Time elapses, 1814 arrives, the Imperial government falls, and from the castle of Fenestrelle there issues about the 15th April, a man bent down by suffering, old by the effect of despair rather than by the hand of time. In seven years he appeared to have lived half a century, no one would have recognized him, and he could not recognize himself when he first looked in a mirror at a petty inn of the village of Fenestrelle.

This man who, in his prison, answered to the name of Joseph Lucher, was less a domestic than an adopted son of a rich Milanese ecclesiastic. The latter, indignant at the total abandonment of him by his relatives, determined to exclude them from any participation in his enormous wealth, consoli

dated in the public securities of Hamburgh, and the Bank of England. He had moreover sold extensive domains to an exalted personage of Italy, and realized the produce through the agency of a banker of Amsterdam, who remitted the dividends to his order. This noble Italian died the 4th January 1814, leaving the poor Joseph Lucher sole heir to about seven millions of franes in ready money, having also confided to him the secret of a concealed treasure, worth twelve hundred thousand francs, in diamonds, and at least three millions in coined money, ducats, florins, doubloons, louis, and guineas.

Joseph Lucher freed at length, hastened to Milan, and uniting prudence with promptitude, in a short time acquired the property which he came to seck. He then visited Amsterdam, Hamburgh, and London, and amassed treasures worthy of Royal coffers, yielding him a revenue of six hundred thousand francs, exclusive of his diamonds and one million. reserved for present use. His property was vested in the funds of England, Holland, and France.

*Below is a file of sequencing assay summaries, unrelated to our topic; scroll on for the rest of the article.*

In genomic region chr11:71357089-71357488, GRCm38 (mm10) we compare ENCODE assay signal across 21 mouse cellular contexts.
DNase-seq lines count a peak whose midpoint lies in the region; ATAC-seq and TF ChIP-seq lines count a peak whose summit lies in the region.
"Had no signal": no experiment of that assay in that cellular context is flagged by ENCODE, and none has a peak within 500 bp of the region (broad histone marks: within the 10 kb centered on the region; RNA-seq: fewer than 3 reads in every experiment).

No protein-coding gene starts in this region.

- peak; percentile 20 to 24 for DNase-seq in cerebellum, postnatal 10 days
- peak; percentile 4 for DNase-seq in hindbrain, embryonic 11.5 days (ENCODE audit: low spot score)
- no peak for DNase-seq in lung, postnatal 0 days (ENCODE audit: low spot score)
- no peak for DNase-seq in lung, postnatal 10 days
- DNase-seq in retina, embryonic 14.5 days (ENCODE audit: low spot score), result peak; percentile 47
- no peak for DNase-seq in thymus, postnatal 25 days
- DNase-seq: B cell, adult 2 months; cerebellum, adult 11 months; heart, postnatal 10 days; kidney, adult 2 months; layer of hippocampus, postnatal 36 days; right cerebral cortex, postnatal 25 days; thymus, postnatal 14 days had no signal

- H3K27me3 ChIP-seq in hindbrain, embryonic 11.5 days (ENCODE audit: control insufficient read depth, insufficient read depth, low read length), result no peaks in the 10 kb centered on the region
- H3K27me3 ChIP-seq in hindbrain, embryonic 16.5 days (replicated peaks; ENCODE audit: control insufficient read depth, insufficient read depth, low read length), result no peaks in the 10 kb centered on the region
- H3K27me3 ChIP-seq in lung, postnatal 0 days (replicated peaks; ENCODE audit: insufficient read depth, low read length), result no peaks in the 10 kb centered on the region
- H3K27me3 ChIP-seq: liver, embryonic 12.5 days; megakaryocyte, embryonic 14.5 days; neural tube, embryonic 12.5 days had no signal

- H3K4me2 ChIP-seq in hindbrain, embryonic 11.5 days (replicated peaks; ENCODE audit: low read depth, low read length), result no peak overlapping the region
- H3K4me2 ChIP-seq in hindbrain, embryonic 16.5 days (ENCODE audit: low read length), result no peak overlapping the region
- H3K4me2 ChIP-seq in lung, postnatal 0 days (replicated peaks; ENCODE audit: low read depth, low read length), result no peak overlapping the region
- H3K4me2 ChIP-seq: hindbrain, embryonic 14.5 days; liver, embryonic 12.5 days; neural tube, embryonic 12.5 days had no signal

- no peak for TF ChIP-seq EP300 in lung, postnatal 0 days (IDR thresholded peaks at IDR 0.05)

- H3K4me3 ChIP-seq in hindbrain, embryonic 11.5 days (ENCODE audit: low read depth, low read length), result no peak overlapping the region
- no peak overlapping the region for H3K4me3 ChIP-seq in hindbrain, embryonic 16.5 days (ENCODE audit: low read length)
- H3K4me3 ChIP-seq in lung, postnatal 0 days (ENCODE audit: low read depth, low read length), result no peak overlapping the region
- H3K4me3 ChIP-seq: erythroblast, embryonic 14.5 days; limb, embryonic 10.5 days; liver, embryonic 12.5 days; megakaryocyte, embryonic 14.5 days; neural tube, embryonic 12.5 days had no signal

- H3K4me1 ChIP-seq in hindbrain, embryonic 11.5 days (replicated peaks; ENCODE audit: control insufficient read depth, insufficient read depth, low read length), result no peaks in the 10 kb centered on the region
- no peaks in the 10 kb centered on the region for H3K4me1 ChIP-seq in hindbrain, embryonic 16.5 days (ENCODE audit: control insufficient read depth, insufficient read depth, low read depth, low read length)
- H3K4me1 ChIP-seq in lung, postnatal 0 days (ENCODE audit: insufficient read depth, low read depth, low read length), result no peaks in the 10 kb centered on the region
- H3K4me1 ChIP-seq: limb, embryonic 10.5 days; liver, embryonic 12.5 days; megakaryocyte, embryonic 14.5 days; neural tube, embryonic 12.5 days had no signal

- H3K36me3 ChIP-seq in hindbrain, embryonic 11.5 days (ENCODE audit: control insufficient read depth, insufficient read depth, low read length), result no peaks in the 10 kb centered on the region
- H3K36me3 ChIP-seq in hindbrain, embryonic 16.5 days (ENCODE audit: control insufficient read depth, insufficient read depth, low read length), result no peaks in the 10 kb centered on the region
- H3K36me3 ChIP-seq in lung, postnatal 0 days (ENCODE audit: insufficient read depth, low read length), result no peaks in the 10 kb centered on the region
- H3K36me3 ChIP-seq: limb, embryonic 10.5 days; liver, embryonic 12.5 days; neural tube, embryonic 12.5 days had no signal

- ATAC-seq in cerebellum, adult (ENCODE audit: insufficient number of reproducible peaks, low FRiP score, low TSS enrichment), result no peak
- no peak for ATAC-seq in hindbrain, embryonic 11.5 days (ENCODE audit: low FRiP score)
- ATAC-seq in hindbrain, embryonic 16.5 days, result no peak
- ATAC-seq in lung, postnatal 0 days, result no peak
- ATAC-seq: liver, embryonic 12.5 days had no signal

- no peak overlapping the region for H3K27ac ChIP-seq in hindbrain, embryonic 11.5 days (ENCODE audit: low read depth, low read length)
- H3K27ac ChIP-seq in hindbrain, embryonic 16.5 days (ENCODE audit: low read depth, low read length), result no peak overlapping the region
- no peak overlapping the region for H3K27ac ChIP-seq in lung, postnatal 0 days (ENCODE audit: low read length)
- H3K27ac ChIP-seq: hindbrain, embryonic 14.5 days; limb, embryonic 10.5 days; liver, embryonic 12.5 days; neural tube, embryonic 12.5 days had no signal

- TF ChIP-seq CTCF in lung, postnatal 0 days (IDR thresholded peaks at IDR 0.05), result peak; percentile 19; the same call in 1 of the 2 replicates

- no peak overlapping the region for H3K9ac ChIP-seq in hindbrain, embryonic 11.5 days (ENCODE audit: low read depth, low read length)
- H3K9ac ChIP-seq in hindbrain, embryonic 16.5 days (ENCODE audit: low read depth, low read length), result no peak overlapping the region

Having made such arrangements he set ont for Paris, where he arrived the 15th February 1815, eight years to the very day after the hapless Picaud had disappeared. He should now be about thirty-four years of age. Joseph Lucher was attacked by a severe illness the day after his arrival, and being without attendance, even of a valet, he had himself conveyed to a maison de santè. At the return of Napoleon, Lucher was still unwell, and his sickness continued as long as the emperor remained in France, but as soon as the second restoration appeared finally to consolidate the Bourbon dynasty, the inmate of the maison de santè quitted his sick bed and took up his residence in the quarter Sainte Opportune, where he speedily acquired some interesting information.

In February 1807, there had been great excitement in the neighbourhood, consequent on the disappearance of a young shoemaker, an honest man who was on the point of marriage with a very wealthy girl. Some hoax concocted by three friends had destroyed his brilliant prospects, the poor fellow had either fled or been carried off. No one knew what had become of him. His intended spent two years in deep affliction, but then, convinced that her sorrow was unavailing, she married the coffee-house keeper Loupian, who by such an union having acquired large property, possessed the most magni